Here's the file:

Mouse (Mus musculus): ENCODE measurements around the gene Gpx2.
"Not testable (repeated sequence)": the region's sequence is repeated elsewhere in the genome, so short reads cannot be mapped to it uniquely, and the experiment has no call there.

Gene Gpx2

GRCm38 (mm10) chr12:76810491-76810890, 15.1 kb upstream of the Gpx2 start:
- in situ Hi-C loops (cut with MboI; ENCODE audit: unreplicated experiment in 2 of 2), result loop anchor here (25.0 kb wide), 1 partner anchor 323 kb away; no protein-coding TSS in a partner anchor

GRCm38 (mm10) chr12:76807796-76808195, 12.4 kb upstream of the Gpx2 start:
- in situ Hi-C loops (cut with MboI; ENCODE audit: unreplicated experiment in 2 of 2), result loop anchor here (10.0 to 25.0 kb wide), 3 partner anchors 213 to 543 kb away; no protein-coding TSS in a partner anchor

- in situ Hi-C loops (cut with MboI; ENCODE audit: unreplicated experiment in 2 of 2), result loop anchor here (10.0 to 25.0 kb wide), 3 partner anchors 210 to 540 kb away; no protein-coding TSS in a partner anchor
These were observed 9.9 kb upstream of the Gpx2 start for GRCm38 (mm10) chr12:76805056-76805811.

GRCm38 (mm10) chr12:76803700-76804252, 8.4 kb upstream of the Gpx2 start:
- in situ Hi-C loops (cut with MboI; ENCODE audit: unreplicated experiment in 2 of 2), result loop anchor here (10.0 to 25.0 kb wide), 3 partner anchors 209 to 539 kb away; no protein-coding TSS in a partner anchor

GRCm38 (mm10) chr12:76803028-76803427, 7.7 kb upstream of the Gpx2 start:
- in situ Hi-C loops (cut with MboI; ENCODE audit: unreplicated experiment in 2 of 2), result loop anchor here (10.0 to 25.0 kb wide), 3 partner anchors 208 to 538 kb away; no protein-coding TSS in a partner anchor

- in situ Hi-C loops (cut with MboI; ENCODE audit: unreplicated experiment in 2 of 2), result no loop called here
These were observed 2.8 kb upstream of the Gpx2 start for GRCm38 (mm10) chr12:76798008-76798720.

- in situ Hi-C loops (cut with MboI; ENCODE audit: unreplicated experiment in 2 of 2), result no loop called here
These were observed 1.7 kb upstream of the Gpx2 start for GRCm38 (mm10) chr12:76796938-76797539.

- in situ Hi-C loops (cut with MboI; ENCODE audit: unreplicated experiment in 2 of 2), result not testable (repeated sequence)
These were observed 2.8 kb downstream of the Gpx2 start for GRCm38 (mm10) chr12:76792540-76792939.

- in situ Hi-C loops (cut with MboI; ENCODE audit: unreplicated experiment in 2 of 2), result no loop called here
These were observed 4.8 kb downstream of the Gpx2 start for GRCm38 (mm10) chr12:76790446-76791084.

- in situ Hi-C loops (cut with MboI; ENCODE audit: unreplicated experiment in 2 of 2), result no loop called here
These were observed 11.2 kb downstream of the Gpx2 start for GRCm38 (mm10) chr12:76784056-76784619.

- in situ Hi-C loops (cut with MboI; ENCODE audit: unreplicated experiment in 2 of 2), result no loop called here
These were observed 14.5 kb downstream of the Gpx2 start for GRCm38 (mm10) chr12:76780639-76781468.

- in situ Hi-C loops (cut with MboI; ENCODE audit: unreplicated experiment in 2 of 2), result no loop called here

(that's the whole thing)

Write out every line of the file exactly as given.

Mouse (Mus musculus): ENCODE measurements around the gene Gpx2.
"Not testable (repeated sequence)": the region's sequence is repeated elsewhere in the genome, so short reads cannot be mapped to it uniquely, and the experiment has no call there.

Gene Gpx2

GRCm38 (mm10) chr12:76810491-76810890, 15.1 kb upstream of the Gpx2 start:
- in situ Hi-C loops (cut with MboI; ENCODE audit: unreplicated experiment in 2 of 2), result loop anchor here (25.0 kb wide), 1 partner anchor 323 kb away; no protein-coding TSS in a partner anchor

GRCm38 (mm10) chr12:76807796-76808195, 12.4 kb upstream of the Gpx2 start:
- in situ Hi-C loops (cut with MboI; ENCODE audit: unreplicated experiment in 2 of 2), result loop anchor here (10.0 to 25.0 kb wide), 3 partner anchors 213 to 543 kb away; no protein-coding TSS in a partner anchor

- in situ Hi-C loops (cut with MboI; ENCODE audit: unreplicated experiment in 2 of 2), result loop anchor here (10.0 to 25.0 kb wide), 3 partner anchors 210 to 540 kb away; no protein-coding TSS in a partner anchor
These were observed 9.9 kb upstream of the Gpx2 start for GRCm38 (mm10) chr12:76805056-76805811.

GRCm38 (mm10) chr12:76803700-76804252, 8.4 kb upstream of the Gpx2 start:
- in situ Hi-C loops (cut with MboI; ENCODE audit: unreplicated experiment in 2 of 2), result loop anchor here (10.0 to 25.0 kb wide), 3 partner anchors 209 to 539 kb away; no protein-coding TSS in a partner anchor

GRCm38 (mm10) chr12:76803028-76803427, 7.7 kb upstream of the Gpx2 start:
- in situ Hi-C loops (cut with MboI; ENCODE audit: unreplicated experiment in 2 of 2), result loop anchor here (10.0 to 25.0 kb wide), 3 partner anchors 208 to 538 kb away; no protein-coding TSS in a partner anchor

- in situ Hi-C loops (cut with MboI; ENCODE audit: unreplicated experiment in 2 of 2), result no loop called here
These were observed 2.8 kb upstream of the Gpx2 start for GRCm38 (mm10) chr12:76798008-76798720.

- in situ Hi-C loops (cut with MboI; ENCODE audit: unreplicated experiment in 2 of 2), result no loop called here
These were observed 1.7 kb upstream of the Gpx2 start for GRCm38 (mm10) chr12:76796938-76797539.

- in situ Hi-C loops (cut with MboI; ENCODE audit: unreplicated experiment in 2 of 2), result not testable (repeated sequence)
These were observed 2.8 kb downstream of the Gpx2 start for GRCm38 (mm10) chr12:76792540-76792939.

- in situ Hi-C loops (cut with MboI; ENCODE audit: unreplicated experiment in 2 of 2), result no loop called here
These were observed 4.8 kb downstream of the Gpx2 start for GRCm38 (mm10) chr12:76790446-76791084.

- in situ Hi-C loops (cut with MboI; ENCODE audit: unreplicated experiment in 2 of 2), result no loop called here
These were observed 11.2 kb downstream of the Gpx2 start for GRCm38 (mm10) chr12:76784056-76784619.

- in situ Hi-C loops (cut with MboI; ENCODE audit: unreplicated experiment in 2 of 2), result no loop called here
These were observed 14.5 kb downstream of the Gpx2 start for GRCm38 (mm10) chr12:76780639-76781468.

- in situ Hi-C loops (cut with MboI; ENCODE audit: unreplicated experiment in 2 of 2), result no loop called here